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Finding Balance With Color

Color for Mediterranean Diet and Lifestyle

Finding Balance With Color

Engaging Color Conversation With Amy Woolf

Mediterranean Diet & Lifestyle is about creating a balanced lifestyle with healthy eating, mindfulness and movement. One of the ways to create balance in your life is to create spaces and environments that suit your intended mood. So, color me excited to have the opportunity to meet with expert color consultant Amy Woolf! Amy received her training from IACC (International Association of Color Consultants). When working with designers and architects, she offers a science-based approach that takes the human response to color into consideration. We sat down with her to talk about color and how it impacts mood and wellness. Our chat was colorful and engaging chat and we think you’ll also appreciate her interesting perspectives. Amy is located in Massachusetts, but she works with clients virtually. She can provide a color consult no matter where you live!

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Christine: Could you tell us a little bit about the field of color consulting?

Color consulting is a subcategory of interior design and architectural design. I received my training from the International Association of Color Consultants. They approach color in a scientific way, recognizing that there are psychological and physiological impacts of color on the human experience. The type of color guidance I provide has its roots in the 50’s, in old-school color science. I consider myself a keeper of that flame.

Much of the current color conversation focuses on trends, however, it’s not always good to jump on the trend bandwagon. Color should be approached with a view to an individual’s psychological response and the function of a space, considering the long-term effects rather than seeking a quick fix.  It is important that colors are beautiful to the viewer but feelings about color often run deep and should ideally be unraveled during the selection process.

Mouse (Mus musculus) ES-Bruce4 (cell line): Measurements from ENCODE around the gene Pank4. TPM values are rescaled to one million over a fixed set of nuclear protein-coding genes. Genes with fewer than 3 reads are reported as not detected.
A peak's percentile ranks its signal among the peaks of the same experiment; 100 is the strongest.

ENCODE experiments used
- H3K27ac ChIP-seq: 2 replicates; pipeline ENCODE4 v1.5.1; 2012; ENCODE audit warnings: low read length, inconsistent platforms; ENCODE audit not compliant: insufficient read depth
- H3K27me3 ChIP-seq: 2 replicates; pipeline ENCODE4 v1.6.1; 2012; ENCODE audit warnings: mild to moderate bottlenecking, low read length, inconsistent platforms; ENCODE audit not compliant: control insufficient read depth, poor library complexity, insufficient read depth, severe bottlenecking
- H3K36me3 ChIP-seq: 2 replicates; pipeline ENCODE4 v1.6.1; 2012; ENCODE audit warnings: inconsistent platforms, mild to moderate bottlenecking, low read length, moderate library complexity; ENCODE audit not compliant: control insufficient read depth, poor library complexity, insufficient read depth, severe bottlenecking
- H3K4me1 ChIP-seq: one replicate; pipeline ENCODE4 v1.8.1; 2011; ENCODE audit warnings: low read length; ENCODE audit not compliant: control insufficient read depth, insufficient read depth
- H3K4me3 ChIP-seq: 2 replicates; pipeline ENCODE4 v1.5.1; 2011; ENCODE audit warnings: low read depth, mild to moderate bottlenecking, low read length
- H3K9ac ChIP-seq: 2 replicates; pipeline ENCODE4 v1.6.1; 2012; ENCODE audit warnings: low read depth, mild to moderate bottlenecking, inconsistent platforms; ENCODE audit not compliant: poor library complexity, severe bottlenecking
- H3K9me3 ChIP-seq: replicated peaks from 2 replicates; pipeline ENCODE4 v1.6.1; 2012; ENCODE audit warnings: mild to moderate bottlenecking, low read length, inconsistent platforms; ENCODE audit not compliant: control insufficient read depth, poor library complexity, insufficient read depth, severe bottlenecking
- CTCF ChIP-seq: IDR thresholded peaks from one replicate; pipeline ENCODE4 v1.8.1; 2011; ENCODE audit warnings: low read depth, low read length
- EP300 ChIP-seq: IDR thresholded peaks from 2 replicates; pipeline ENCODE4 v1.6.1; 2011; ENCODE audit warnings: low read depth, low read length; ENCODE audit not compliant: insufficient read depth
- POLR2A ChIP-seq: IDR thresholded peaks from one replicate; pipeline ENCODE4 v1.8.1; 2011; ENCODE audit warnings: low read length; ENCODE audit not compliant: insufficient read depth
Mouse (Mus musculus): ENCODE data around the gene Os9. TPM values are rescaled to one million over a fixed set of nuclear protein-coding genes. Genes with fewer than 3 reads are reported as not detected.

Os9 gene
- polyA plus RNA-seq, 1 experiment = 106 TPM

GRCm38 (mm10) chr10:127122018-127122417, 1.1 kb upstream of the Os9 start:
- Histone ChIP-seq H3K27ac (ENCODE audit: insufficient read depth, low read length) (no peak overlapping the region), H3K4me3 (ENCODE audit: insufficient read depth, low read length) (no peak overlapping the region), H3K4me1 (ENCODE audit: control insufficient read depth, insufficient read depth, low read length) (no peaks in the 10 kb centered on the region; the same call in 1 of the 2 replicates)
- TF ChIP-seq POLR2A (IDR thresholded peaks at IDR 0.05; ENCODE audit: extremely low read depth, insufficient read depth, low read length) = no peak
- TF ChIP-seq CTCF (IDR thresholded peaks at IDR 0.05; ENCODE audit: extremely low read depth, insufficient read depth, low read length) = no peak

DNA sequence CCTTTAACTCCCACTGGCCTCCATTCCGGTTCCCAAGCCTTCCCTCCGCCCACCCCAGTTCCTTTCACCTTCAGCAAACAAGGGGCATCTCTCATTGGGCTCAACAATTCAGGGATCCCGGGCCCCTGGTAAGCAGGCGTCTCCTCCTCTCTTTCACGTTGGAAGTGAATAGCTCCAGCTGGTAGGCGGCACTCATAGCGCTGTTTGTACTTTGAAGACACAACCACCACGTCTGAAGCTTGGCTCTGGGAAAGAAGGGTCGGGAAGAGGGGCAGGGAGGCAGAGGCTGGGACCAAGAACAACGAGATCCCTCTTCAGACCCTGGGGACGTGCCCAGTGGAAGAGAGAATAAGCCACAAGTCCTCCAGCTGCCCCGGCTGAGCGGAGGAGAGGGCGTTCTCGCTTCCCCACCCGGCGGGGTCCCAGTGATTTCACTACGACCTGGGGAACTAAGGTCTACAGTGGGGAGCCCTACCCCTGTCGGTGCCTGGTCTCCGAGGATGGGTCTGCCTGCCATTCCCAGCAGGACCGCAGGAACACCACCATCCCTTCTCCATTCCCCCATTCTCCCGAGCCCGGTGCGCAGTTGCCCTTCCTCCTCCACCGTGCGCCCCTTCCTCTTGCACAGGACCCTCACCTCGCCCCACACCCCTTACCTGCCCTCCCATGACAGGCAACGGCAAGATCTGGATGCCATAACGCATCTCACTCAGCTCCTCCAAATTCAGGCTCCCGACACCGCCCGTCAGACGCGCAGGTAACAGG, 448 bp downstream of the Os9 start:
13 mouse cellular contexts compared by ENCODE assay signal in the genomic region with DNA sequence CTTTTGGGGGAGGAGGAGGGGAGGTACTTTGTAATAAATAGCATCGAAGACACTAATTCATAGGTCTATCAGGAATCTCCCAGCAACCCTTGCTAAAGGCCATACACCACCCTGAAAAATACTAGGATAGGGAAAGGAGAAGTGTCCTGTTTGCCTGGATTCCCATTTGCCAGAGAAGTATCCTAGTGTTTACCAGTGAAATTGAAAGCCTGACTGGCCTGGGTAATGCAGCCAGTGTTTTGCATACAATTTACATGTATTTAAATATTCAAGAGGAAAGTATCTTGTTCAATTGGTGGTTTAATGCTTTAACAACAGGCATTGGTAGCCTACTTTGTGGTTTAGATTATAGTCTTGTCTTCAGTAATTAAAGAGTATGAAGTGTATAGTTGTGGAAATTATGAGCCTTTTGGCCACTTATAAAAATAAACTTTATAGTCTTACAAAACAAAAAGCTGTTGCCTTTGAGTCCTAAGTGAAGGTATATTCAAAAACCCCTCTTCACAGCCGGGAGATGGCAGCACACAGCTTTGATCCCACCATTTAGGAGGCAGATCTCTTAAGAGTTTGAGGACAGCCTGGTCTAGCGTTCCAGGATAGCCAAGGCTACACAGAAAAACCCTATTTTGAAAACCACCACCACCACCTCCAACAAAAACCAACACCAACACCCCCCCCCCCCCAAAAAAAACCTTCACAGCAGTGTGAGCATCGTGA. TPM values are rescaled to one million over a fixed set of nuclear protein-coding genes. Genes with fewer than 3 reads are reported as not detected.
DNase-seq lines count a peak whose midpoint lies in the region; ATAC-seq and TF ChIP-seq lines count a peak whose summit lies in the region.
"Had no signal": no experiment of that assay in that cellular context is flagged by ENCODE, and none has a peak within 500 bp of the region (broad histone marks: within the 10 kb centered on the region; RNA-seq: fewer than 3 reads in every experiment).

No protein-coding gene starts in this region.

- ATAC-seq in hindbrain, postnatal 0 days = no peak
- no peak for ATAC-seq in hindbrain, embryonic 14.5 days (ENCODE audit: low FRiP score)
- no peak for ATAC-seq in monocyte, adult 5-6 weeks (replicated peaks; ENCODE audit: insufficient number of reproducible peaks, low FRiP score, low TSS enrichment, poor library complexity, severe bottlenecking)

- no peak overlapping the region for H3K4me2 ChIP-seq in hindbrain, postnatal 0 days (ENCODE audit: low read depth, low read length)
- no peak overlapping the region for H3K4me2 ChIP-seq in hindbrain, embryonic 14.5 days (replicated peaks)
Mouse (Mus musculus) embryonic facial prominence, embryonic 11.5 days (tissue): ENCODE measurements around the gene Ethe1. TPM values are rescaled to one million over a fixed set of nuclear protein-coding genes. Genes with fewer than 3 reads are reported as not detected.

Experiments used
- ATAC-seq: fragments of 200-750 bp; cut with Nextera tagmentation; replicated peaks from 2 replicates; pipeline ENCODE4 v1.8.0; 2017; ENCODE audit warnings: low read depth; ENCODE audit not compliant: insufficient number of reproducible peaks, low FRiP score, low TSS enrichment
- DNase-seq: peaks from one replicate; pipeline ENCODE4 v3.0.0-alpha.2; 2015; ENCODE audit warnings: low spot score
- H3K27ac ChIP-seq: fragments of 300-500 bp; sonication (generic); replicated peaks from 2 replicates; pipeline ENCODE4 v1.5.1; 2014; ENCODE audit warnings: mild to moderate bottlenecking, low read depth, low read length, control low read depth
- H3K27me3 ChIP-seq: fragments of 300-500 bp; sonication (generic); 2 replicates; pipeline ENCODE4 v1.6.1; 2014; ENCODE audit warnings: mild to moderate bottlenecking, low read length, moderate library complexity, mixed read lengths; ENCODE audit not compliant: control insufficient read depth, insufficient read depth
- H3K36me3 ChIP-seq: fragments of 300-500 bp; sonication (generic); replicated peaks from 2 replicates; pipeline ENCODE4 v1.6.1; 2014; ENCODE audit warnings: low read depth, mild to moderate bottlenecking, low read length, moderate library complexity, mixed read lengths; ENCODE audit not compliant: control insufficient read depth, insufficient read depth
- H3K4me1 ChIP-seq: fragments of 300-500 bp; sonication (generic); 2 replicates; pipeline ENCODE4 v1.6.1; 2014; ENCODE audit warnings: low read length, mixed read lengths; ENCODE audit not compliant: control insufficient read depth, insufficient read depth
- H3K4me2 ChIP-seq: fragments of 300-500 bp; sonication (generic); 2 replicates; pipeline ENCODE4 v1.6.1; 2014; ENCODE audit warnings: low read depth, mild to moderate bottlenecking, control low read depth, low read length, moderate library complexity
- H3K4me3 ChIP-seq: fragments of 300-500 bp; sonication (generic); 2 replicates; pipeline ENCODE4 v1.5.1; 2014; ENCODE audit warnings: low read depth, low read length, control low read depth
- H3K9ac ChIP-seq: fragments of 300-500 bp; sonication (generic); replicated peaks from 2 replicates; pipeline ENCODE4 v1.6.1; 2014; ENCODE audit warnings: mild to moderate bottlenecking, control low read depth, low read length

Christine: Amy, share with us how you became attracted to becoming a Color Consultant?

I was living in Florida, in the midst of a large renovation and realized I could use some help with color. I didn’t want to hire a full-service interior designer, but rather wanted someone specifically focused on color. I knew there was a lot of power in getting it right, but needed some expertise. I’m a voracious reader and researcher and when I couldn’t find a color specialist, I dug in and discovered the IACC. I started my training, mostly for my own benefit, but eventually began consulting for friends and family. When I moved to Massachusetts in 2008, my consulting business began to really take off. I now work onsite with individuals in New England and virtually with clients all across the United States.

Christine: There are many ways you can adjust your environment to feel calm and relaxed. Examples that come to mind are using feng shui, adding plants to your home and keeping your home environment neat and tidy. What are some of the ways color can have an impact on your well-being?

Interestingly, a calming and relaxing atmosphere isn’t always what the client needs. I work to create supportive environments for my clients. Some people are looking for calm in their homes, which points to a certain look. Others may feel they need more energy from certain areas of their home, so I help to create a more vibrant environment. It’s all very personal.

For example, many people see the kitchen as a convivial place for family-centered activity. So, this is a place where a more energetic color scheme would be appropriate. On the other hand, clients often prefer a more soothing feeling in a bedroom, so we dial back on the color. Offices tend to run somewhere in between – we strive to find just enough but not too much.

Christine: What is the low-hanging fruit when it comes to color? What are some quick and easy things one can do to make their environment just a little more soothing?